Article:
A week before the Apple iPhone 6 Plus was introduced, as always, new product reveals beg to be compared in another great spec shootout.
This time, Apple’s iPhablet will square off with Samsung’s newest Galaxy Note 4 that was announced before IFA 2014 in Berlin. Has Apple made significant strides with the iPhone 6 against Samsung’s growing influence? Let’s get to it.
Apple’s iPhone 6 Plus comes with 5.5-inch liquid crystal display (or LCD) with Apple’s newly-named “Retina HD” screen resolution of 1920 x 1080 pixels. Apple has also provided something of a stronger, durable glass in the iPhone 6 Plus (what Apple calls “ion-strengthened glass”), although the company doesn’t claim that the display utilizes Corning’s Gorilla Glass. We’re still curious about why it is that last year’s iPhone 5s bears Gorilla Glass 3 but this year’s display doesn’t bear Gorilla Glass 4 or something akin to it.
Samsung’s Galaxy Note 4 features a 5.7-inch, Super AMOLED display that carries over from the Galaxy Note 3’s 5.7-inch display that features a Quad HD screen resolution of 2,560 x 1,440 pixels.
In the category of the phablet, however, Samsung is King, so Samsung wins it here again with the 5.7-inch display and the new Quad HD resolution. Apple’s Retina HD resolution places it more on the level of Samsung’s Galaxy S5 than it does the Note 4.
While iPhone 6 Plus attempts to compete with Samsung’s Note line, it seems to be behind the times in terms of its screen resolution. We can see the need for Full HD screens with 5-inch displays, but anything that’s 5.5 inches across or more should have a bit brighter display. Apple has optimized the iPhone 6 Plus as it does always, but we think that the battery will take a hit because of the bright screen resolution. More on that below.
The iPhone 6 Plus features a 1Ghz, dual-core, 64-bit A8 processor that’s made for excellent graphics and fast gaming operations, and Apple has maintained its 1Gz dual-core configuration that seems outdated, to say the least, when you consider the inclusion of a second-generation 64-bit processor chip.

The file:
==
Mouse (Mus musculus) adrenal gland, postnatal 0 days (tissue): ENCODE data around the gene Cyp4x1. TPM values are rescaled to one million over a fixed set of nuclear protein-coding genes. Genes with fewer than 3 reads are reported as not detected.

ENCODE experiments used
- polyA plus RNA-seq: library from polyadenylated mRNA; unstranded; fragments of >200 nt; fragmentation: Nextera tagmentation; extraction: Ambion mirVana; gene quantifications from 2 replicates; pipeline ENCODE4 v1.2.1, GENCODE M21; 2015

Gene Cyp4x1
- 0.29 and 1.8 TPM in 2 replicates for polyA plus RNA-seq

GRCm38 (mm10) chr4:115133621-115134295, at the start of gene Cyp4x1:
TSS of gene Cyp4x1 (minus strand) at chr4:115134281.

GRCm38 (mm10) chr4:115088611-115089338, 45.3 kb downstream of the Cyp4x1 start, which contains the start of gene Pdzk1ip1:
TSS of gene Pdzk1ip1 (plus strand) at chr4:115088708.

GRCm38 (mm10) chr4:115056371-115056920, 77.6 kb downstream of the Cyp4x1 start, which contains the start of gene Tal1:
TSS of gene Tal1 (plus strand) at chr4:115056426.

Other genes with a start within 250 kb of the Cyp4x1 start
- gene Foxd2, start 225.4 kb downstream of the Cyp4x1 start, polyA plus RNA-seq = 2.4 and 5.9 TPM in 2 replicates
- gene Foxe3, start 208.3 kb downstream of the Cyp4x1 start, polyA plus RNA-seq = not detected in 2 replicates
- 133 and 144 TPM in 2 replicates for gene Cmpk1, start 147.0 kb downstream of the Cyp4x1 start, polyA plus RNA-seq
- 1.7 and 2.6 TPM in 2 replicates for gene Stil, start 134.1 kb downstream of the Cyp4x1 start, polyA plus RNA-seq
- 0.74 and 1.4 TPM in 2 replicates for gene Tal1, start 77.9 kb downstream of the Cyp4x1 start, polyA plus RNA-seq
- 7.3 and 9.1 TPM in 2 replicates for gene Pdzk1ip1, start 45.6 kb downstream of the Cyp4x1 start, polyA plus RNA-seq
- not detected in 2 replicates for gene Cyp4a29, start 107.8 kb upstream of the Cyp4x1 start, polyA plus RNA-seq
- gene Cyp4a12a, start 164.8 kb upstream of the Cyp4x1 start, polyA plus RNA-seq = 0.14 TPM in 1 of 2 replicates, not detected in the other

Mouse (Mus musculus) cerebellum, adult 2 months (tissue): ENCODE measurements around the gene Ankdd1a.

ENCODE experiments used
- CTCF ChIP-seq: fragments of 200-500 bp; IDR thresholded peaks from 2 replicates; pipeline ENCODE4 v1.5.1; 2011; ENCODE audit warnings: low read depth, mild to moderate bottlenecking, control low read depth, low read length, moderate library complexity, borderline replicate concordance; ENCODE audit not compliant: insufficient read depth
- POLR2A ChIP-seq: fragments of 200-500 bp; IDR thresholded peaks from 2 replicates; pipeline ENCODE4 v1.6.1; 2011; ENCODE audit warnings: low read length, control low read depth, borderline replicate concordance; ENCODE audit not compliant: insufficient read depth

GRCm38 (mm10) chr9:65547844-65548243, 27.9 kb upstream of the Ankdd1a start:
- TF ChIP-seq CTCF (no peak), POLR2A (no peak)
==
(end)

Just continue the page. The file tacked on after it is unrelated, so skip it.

Some have said that Apple doesn’t need to play the “spec game,” as many claim Android manufacturers do, because it optimizes its hardware and software above all other manufacturers. We’re sure that Apple appreciates this confidence boost, but, similar to some opinions about Samsung’s Ultra Power Saving Mode, we still wonder: how is Apple optimizing its dual-core processor to make it faster than others? We’ve never been given details on this, but we think that Apple implicitly gives it away with the addition of its new “M8” motion coprocessor.
Have you ever wondered why Apple even needed a motion coprocessor in the iPhone 6 Plus (and 5s) in the first place? iPhones past have all worked well without the need of a motion coprocessor – and those iPhones (say, the 3GS, for example) still allowed you to play games, track your fitness activities, and so on apart from a motion coprocessor.
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Apple said during the iPhone 6 Plus announcement that the motion coprocessor works to process and upload your fitness activity data to the server so that you can access it at any time. If this is true, however, the question should be raised: why do we even need a motion coprocessor at all? Isn’t the dual-core processor capable of handling these tasks?